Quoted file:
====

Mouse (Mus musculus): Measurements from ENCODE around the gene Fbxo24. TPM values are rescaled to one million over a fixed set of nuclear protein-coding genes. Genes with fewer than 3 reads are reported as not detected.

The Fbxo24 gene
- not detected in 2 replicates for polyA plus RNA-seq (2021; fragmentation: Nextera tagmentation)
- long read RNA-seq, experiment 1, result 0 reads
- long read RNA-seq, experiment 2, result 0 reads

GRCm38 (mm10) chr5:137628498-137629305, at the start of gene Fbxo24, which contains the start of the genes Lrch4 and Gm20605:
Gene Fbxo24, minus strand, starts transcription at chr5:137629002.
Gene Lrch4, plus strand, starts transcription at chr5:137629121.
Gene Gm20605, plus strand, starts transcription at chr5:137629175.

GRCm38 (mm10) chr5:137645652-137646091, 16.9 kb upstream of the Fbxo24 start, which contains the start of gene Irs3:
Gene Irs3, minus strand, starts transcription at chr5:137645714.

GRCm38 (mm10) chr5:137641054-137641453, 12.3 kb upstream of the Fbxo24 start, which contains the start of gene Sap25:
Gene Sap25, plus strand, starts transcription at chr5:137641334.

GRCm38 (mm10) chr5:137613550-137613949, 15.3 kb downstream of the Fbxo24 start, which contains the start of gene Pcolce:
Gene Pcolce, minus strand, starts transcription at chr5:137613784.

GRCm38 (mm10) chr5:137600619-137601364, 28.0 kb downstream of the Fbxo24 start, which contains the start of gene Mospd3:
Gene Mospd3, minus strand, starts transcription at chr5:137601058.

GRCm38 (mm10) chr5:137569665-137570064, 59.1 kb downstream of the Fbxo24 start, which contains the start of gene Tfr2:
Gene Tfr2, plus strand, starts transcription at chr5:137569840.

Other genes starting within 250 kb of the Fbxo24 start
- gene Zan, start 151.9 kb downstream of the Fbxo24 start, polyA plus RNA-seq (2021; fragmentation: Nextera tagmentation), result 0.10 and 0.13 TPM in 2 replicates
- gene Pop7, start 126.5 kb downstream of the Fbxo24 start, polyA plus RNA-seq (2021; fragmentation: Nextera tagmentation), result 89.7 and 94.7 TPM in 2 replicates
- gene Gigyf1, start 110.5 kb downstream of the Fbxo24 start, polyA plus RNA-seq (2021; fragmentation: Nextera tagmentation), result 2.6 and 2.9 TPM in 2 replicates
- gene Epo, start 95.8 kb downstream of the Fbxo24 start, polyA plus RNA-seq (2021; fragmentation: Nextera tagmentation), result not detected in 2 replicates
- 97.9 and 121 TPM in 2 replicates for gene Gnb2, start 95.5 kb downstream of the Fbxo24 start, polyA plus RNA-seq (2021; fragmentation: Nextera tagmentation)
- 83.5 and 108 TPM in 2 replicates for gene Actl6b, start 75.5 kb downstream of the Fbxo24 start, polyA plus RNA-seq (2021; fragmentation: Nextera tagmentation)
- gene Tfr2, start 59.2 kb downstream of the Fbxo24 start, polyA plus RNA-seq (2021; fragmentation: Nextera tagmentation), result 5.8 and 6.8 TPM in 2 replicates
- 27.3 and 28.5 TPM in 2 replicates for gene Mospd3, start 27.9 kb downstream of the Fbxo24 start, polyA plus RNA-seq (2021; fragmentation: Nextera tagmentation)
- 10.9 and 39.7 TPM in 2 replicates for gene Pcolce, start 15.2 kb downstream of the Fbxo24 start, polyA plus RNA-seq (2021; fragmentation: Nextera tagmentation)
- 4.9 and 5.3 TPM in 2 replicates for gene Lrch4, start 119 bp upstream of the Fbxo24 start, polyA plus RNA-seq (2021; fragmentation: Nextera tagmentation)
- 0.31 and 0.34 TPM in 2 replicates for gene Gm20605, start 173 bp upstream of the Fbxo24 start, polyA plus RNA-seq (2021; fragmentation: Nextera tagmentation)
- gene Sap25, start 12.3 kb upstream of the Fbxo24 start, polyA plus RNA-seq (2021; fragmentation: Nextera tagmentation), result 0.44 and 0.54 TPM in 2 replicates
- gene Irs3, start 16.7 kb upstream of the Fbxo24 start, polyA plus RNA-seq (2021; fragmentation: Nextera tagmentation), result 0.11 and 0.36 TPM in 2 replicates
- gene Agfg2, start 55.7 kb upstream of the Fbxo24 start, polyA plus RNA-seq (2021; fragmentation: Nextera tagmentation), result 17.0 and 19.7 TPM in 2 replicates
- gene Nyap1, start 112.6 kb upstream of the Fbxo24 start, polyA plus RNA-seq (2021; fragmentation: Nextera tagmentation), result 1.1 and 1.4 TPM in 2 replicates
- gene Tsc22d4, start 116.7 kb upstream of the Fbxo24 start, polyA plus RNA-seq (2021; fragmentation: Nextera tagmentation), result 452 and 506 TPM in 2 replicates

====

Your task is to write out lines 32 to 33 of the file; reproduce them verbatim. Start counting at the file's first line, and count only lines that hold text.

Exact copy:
- gene Sap25, start 12.3 kb upstream of the Fbxo24 start, polyA plus RNA-seq (2021; fragmentation: Nextera tagmentation), result 0.44 and 0.54 TPM in 2 replicates
- gene Irs3, start 16.7 kb upstream of the Fbxo24 start, polyA plus RNA-seq (2021; fragmentation: Nextera tagmentation), result 0.11 and 0.36 TPM in 2 replicates